FBI Burglars from 1971 Come Forward

The date was March 8, 1971. Most of the United States was glued to television sets that evening for what was to become known as The Fight of the Century. Ali had been boxing’s World Heavyweight ...
FBI Burglars from 1971 Come Forward
Written by Mike Tuttle
  • The date was March 8, 1971. Most of the United States was glued to television sets that evening for what was to become known as The Fight of the Century.

    Ali had been boxing’s World Heavyweight Champion until he was stripped of his title for refusing to report for the armed forces draft. Ali was convicted, sentenced to 5 years in prison, but was free on bond pending appeal of his case. However state after state denied Ali a license to box there. His passport was revoked. The champ went into exile.

    In Ali’s absence, Joe Frazier rose through the ranks to become the World Heavyweight Champion. But the Supreme Court overturn Ali’s conviction. Now Ali and Frazier were about to face off at Madison Square Garden.

    But in the town of Media, Pennsylvania, 8 people were not watching the fight. The were using a lock pick and crowbar to break into the area FBI office. What they found there, and what they did with it, would shake the entire Federal Bureau of Investigation to its foundations, changing policy and exposing ongoing operations that had been only suspected for years.

    Now, almost 43 years hence, and after the passing of the statute of limitations on prosecuting that burglary, those people have come forward. Now grandparents, John and Bonnie Raines are telling why they did it, what they accomplished, and encouraging others to stand up to unlawful activities kept secret by their government.

    In an article she wrote for The Guardian, Bonnie Raines explains that she and her husband John and their cohorts wanted to hold J. Edgar Hoover, then Director of the FBI, accountable for what they considered to be unconstitutional acts of surveillance against American citizens, sometimes simply for holding differing political views. Hoover particularly went after people protesting against the Vietnam War.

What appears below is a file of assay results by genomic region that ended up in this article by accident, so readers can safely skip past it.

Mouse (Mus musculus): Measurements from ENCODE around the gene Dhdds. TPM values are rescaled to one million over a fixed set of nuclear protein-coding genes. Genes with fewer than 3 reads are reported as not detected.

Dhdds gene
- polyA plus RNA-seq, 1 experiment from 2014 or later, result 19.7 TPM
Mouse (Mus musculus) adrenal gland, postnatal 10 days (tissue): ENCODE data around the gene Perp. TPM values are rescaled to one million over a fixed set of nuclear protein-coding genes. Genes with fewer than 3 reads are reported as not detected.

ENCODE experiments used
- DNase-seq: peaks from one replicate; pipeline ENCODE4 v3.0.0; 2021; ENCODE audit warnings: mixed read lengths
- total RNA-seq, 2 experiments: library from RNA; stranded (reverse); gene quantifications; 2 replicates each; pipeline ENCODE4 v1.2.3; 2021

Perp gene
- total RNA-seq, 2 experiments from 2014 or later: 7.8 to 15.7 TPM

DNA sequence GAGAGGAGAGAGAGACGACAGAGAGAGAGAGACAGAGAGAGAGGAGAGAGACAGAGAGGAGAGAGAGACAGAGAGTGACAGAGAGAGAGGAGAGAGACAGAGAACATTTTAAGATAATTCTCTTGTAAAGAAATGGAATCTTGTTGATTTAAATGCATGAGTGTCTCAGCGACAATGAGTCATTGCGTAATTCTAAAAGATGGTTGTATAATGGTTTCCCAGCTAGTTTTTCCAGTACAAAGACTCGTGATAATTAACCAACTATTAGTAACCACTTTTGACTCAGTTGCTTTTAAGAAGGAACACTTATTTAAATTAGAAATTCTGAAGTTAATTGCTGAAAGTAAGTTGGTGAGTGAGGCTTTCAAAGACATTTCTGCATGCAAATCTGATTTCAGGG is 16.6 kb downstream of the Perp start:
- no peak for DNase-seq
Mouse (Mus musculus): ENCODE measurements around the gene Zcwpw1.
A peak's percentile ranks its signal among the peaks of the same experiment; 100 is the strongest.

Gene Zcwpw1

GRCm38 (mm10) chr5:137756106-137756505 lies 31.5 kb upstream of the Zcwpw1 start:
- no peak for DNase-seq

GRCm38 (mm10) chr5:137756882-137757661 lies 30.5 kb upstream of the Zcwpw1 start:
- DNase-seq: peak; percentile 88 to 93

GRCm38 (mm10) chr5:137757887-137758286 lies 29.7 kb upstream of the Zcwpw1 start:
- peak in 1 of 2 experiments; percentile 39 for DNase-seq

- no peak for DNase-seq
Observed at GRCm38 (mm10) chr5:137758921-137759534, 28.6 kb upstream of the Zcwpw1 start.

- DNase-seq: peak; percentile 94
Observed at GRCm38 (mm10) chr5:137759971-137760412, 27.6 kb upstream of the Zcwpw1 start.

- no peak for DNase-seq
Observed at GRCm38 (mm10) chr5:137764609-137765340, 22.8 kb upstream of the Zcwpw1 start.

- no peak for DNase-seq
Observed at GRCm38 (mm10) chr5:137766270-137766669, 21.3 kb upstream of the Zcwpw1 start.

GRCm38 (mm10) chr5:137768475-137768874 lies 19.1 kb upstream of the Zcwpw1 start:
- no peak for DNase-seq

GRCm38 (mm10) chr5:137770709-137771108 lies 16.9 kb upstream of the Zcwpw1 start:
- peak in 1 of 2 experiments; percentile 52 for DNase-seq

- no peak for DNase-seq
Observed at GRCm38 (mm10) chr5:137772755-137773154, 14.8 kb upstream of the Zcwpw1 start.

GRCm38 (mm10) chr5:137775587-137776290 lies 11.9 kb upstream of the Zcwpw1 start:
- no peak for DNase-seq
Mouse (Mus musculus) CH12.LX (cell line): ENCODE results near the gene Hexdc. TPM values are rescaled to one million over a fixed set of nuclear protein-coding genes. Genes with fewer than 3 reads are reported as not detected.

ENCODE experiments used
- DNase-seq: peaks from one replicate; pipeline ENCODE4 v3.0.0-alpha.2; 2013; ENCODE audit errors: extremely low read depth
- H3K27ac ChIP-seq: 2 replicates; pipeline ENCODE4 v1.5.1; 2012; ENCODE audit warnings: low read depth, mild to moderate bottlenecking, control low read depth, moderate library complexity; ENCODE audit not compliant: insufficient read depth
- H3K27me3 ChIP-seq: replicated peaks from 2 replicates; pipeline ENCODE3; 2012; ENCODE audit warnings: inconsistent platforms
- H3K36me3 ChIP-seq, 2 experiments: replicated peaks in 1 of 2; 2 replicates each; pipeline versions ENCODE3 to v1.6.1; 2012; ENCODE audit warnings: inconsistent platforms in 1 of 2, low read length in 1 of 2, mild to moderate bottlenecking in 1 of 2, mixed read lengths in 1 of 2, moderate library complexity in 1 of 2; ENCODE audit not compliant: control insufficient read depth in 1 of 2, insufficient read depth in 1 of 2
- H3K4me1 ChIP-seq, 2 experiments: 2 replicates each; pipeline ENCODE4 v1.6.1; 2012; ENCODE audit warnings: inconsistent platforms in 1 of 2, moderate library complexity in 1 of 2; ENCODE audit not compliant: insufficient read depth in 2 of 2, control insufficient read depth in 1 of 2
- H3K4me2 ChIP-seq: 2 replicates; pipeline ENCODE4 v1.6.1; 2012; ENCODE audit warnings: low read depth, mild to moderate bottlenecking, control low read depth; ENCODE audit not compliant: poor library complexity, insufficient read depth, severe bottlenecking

“In Philadelphia we participated in anti-war protests against Vientnam. Through that activity we knew that the FBI was actively trying to squelch dissent, illegally and secretly. We knew that they were sending informants into university classrooms, infiltrating meetings, and tapping phones. The problem was that though we knew all this, there was no way to prove it.”

    A friend suggested that they get proof by breaking into the FBI office, then give that information anonymously to the press.

    Raines herself went into the FBI office during the day, under the pretense of looking for a job. She noted that there was no security system, and the the filing cabinets were not even locked.

    The small group planned their break-in.

    The Raines had three children at the time, and they knew that getting caught could mean certain ruin for their family. They would likely be imprisoned, and their children would never see them again.

    “We talked to my husband’s brother and to my parents, without telling them the details, and asked them to take care of our children if the worst happened,” she said.

    The night of the Ali/Frazier fight, 4 people broke in to the FBI office in Media and stole over 1000 documents. Once they got away and perused their haul, they realized they had hit the motherlode.

    The break-in led to the exposure of COINTELPRO, an FBI activity that involved “wiretaps, microphone “bugs”, surreptitious mail opening, and break-ins”, according to the Senate committee set up to review it.

    Even once documents were found and sent to the press, pressure from the FBI to not print documents was so great that the story almost didn’t get out. There was no Internet to post items to at the time, so newspapers were the only chance the group had of exposing Hoover’s plans. Without cooperation from the press, their activities would have been for naught.

    Finally, the Washington Post, the same paper that would eventually expose Watergate, ran with the story.

    “We spent a week going through the documents and then mailing them out anonymously to congresspeople and some progressive journalists. All the journalists, including the New York Times, returned the documents to the FBI under pressure from the Nixon White House. Everyone was afraid of Hoover, except the Washington Post. After the Post published the documents, everyone else jumped on board.”

    None of the burglars can now be convicted of the crime. And the American public can now see in hindsight that these COINTELPRO activities were un-American and illegal. But the question of how to treat similar activities today still lingers.

    “Democracy needs whistleblowers,” Raines says. “[Edward] Snowden was in a position to reveal things that nobody could dispute. He has performed a legitimate, necessary service. Unlike us, he revealed his own identity, and as a result, he’s sacrificed a lot.”

    Image via Wikimedia Commons

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